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DETROIT (WWJ) - The National Infantry Museum in Columbus, Georgia is handing out a big honor to a former Tiger great. Willie Horton is receiving a brand new award, called the Abner Doubleday Patriot Player Award, set up to honor players who made significant contributions in support of the military and or their families.
As a Tiger, Horton traveled on several USO tours with Bob Hope, but he won’t say whether he had any close calls.
“I’ve been around a lot of stuff but I never, when you do things like that you don’t think of the dangers, you just do it. I never thought about things like that,” said Horton.
In addition to travelling on several USO tours, Horton participates in clinics for military youth and makes it possible for hundreds of military families to attend Spring Training.
Horton’s 18-year playing career and seven All-Star selections, along with his key role in the 1968 World Series, put him in baseball’s upper echelon. Mr. Bud Selig, Commissioner of Baseball, praised Horton’s recognition. “You are truly a hometown hero who has used his considerable platform to benefit others – the heroes of our armed forces, the people of Detroit, our future generations, and those who could use a helping hand.”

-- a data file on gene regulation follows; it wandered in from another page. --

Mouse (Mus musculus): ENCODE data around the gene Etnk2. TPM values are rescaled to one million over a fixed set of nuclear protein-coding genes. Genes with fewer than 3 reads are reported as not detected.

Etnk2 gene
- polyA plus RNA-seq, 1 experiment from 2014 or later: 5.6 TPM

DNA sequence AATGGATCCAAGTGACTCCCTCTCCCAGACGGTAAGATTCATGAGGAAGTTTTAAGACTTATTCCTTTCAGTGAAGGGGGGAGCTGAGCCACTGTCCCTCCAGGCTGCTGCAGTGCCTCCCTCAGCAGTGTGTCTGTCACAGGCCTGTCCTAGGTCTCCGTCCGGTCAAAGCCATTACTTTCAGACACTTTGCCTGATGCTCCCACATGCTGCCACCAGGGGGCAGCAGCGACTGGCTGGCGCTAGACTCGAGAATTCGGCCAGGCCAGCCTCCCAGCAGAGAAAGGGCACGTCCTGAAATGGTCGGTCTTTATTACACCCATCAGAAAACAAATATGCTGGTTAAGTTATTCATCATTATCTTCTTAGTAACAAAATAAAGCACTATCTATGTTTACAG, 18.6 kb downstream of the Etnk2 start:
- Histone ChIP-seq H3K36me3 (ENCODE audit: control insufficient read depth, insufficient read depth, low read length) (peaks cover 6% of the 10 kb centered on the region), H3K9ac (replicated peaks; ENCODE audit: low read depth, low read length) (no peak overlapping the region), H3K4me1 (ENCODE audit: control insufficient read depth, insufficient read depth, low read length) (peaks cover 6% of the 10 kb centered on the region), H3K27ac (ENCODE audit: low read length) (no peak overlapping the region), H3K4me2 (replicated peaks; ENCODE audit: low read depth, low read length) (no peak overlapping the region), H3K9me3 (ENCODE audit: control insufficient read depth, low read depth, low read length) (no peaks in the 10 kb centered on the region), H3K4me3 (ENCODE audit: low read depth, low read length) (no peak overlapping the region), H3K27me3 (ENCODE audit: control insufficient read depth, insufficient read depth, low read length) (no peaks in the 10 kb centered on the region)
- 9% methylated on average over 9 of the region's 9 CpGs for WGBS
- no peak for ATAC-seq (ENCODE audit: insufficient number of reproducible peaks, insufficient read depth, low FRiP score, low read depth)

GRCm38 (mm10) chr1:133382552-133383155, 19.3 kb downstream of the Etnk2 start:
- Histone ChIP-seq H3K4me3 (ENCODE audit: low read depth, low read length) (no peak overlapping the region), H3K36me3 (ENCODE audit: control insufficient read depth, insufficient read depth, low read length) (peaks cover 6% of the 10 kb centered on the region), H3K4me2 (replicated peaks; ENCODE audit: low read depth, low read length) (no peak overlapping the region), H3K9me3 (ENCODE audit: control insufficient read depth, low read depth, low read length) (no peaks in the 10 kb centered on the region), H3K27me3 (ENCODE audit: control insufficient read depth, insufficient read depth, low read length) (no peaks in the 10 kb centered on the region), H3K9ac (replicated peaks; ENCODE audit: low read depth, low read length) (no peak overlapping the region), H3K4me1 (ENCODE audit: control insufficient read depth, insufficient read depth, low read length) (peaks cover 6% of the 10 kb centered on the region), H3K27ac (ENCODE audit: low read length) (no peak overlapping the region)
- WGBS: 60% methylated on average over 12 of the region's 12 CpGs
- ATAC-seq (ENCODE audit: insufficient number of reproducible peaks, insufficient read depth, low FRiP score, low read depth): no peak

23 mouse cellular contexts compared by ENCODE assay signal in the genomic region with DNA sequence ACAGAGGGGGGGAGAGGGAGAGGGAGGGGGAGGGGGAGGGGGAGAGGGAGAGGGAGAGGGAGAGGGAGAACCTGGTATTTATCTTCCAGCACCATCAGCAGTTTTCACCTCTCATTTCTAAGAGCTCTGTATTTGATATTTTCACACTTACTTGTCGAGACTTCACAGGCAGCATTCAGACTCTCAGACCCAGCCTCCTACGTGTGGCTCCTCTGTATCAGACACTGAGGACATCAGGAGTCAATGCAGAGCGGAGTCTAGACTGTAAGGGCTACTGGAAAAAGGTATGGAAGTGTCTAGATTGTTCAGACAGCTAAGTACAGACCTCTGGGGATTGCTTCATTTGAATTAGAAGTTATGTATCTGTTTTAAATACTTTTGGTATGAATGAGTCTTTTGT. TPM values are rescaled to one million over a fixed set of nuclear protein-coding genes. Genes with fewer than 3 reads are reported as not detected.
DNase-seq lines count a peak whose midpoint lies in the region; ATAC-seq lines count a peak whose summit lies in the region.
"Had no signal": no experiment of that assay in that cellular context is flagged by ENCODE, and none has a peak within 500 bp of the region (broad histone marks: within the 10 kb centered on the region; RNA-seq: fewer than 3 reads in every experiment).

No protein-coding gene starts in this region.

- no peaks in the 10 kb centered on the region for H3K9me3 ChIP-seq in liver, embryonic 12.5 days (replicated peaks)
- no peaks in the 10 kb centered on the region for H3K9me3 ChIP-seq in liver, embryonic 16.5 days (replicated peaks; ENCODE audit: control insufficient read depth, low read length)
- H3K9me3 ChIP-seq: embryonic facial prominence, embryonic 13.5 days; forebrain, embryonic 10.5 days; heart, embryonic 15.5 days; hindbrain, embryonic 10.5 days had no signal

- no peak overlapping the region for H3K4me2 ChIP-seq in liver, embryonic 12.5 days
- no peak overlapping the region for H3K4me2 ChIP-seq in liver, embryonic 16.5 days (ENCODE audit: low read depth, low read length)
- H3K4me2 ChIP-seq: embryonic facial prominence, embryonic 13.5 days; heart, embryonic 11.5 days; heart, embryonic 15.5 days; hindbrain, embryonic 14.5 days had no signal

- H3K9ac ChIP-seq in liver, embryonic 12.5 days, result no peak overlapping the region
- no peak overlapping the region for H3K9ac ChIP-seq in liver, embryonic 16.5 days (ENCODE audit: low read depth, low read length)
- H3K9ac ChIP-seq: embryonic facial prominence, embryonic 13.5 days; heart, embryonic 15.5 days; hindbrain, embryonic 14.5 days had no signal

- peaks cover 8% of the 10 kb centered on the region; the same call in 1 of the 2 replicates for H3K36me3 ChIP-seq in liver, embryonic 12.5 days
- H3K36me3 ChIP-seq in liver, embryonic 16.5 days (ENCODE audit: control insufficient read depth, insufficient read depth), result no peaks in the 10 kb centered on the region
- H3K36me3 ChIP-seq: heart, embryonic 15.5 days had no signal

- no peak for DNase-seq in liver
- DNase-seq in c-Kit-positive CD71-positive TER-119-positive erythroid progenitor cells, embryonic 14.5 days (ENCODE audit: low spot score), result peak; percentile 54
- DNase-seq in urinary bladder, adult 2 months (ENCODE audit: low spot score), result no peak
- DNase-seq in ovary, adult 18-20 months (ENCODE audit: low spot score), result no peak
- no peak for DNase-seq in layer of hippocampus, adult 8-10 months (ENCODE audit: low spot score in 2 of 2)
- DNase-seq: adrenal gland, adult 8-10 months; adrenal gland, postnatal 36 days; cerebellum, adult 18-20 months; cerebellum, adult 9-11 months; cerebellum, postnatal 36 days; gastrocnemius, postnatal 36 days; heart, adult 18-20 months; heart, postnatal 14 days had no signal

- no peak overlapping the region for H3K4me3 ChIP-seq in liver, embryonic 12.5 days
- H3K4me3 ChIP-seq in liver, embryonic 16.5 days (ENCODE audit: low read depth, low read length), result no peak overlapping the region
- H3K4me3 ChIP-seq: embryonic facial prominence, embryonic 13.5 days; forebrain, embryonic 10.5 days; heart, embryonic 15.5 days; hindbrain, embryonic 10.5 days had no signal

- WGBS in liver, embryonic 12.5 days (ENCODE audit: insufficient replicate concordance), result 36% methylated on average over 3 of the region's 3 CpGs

The National Infantry Museum and Soldier Center at Patriot Park, a 200-acre tract linking Columbus, Georgia, and Fort Benning, is the first world-class site to pay tribute to the U.S. Army Infantryman and those who fight alongside him.
As the only interactive Army Museum in the United States, the museum showcases the contributions of the Infantry Soldier in every war fought by the U.S. by offering immersive participation and engaging visitors in the unique experiences of the Infantry Soldier. The complex also includes a parade field, memorial walk of honor, authentic World War II Company Street and 3-D IMAX Theatre.